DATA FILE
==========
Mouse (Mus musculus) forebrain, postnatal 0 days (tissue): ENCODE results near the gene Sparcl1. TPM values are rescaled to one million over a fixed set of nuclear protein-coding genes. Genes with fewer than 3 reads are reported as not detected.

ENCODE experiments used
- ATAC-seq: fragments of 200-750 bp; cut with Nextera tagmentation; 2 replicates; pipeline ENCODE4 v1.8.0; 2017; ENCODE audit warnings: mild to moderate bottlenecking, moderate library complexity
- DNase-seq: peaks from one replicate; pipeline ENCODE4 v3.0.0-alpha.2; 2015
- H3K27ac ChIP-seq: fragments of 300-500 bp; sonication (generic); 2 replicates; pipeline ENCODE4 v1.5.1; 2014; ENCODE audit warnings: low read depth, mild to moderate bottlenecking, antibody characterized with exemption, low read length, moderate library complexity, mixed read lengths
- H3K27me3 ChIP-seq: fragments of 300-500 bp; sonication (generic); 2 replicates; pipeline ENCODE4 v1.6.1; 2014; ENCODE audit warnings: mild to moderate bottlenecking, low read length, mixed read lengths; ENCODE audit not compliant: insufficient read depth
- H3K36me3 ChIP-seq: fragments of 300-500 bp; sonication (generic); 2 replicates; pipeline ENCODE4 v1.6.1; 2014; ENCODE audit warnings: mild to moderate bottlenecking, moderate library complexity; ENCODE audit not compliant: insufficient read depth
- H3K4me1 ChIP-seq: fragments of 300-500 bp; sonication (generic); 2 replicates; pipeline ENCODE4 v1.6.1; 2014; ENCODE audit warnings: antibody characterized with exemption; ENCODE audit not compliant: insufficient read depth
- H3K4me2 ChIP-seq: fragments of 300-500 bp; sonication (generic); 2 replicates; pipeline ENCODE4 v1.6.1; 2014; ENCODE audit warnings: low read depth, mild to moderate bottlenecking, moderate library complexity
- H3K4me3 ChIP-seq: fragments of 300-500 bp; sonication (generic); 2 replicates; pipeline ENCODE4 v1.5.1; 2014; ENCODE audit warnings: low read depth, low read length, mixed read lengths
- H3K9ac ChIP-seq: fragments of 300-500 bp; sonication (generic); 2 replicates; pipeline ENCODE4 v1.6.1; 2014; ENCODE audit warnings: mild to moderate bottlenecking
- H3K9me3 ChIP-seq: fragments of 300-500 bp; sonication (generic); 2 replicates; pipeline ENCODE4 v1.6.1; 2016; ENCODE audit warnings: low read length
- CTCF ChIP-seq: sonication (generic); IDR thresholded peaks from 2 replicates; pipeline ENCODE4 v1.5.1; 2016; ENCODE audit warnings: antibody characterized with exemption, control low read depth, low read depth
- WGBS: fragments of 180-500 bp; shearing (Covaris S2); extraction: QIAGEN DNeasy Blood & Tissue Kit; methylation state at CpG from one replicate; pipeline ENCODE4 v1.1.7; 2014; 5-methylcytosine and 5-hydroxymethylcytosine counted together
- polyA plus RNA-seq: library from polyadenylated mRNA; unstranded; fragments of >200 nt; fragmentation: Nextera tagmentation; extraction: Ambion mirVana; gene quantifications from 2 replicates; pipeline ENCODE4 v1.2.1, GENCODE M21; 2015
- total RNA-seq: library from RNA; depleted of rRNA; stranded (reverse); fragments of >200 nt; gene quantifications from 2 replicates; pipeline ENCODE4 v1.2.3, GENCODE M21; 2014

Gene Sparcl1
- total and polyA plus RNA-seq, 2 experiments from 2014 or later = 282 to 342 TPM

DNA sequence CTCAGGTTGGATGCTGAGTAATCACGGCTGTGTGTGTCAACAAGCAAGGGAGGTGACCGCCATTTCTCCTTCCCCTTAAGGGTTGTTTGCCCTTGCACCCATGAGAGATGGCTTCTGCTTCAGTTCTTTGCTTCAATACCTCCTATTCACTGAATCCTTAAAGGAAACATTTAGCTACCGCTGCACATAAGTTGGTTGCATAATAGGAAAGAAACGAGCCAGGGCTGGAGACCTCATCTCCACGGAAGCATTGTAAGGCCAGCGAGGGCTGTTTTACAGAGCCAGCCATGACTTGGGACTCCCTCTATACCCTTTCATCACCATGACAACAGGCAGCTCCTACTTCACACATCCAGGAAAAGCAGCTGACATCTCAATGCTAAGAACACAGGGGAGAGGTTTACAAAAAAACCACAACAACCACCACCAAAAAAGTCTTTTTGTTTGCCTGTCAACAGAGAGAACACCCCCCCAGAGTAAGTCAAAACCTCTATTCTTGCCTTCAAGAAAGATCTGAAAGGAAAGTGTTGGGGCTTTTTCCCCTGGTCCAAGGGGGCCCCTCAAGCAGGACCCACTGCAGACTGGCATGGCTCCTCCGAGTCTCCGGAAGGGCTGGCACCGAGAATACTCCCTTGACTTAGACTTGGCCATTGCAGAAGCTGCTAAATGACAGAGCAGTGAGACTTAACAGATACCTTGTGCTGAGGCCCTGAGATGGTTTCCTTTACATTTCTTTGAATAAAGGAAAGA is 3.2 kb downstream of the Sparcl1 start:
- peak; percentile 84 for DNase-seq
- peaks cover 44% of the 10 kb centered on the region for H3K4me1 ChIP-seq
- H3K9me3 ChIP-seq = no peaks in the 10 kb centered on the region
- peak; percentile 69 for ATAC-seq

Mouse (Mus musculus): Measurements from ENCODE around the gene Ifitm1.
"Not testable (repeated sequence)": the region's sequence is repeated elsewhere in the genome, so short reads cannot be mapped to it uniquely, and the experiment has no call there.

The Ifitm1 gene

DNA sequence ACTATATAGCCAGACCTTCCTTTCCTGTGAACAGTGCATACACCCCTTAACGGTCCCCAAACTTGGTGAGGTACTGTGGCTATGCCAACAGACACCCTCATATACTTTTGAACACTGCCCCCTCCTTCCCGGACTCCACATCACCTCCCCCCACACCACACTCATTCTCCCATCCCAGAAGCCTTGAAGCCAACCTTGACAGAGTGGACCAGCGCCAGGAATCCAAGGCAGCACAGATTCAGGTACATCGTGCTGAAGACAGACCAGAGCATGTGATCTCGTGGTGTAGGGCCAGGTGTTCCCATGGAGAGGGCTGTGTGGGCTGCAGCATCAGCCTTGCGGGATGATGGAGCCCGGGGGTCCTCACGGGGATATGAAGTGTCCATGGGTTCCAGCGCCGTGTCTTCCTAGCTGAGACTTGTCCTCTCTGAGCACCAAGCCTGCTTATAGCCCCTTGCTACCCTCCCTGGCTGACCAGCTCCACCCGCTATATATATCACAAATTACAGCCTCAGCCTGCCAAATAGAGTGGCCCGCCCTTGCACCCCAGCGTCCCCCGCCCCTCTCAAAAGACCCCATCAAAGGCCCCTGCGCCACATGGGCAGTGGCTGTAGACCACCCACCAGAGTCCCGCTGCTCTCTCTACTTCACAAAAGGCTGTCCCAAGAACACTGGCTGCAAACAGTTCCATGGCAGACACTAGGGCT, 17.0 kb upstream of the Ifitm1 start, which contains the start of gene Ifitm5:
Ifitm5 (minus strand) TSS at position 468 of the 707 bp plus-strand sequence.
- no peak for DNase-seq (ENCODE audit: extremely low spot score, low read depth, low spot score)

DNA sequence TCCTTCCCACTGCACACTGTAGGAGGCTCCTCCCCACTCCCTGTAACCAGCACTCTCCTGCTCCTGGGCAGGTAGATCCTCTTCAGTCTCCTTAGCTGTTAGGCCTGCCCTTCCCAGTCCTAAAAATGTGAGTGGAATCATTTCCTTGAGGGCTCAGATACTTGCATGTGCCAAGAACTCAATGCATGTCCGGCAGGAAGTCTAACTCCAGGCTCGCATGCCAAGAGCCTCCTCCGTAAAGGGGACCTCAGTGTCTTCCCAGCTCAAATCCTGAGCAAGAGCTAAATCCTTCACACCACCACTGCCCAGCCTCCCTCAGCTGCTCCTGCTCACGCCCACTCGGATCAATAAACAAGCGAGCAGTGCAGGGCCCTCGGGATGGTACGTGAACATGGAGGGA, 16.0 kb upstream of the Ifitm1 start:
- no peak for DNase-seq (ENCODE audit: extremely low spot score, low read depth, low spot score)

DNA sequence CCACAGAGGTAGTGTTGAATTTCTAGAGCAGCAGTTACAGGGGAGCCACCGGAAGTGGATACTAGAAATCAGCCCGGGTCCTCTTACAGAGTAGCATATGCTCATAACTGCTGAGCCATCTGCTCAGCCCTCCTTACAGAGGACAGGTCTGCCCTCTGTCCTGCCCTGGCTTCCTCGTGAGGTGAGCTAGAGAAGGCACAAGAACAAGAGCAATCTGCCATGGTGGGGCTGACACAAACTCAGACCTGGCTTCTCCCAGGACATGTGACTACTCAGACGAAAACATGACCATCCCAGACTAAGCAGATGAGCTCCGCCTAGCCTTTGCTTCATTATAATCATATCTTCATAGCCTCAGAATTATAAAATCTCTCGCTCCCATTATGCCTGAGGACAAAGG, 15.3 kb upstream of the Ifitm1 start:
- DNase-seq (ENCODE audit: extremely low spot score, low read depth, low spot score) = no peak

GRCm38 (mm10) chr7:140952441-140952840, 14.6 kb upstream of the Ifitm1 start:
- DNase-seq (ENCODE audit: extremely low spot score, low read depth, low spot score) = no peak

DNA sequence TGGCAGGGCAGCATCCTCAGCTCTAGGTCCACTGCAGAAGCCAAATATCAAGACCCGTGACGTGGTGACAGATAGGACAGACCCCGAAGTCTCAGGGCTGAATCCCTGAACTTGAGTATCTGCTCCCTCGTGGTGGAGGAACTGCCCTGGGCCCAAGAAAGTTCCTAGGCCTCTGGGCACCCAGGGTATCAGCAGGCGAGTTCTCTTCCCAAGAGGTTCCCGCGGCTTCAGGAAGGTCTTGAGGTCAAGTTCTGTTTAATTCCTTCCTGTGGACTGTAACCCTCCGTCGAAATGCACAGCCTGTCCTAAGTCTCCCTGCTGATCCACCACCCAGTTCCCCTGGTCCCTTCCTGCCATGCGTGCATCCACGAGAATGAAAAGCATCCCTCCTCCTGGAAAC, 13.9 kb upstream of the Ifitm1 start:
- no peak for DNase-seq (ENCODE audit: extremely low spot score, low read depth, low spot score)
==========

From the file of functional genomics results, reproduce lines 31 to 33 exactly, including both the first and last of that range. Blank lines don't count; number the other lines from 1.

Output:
- no peak for DNase-seq (ENCODE audit: extremely low spot score, low read depth, low spot score)

DNA sequence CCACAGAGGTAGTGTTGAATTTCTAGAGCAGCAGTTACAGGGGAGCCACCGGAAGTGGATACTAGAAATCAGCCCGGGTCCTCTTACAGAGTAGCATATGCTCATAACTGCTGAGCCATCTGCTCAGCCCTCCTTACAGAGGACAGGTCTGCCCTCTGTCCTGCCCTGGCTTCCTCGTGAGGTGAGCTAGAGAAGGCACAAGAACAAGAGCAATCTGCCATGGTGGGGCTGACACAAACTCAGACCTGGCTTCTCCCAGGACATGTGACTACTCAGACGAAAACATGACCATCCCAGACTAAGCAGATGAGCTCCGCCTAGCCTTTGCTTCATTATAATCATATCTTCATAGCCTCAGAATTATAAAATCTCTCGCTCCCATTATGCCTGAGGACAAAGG, 15.3 kb upstream of the Ifitm1 start:
- DNase-seq (ENCODE audit: extremely low spot score, low read depth, low spot score) = no peak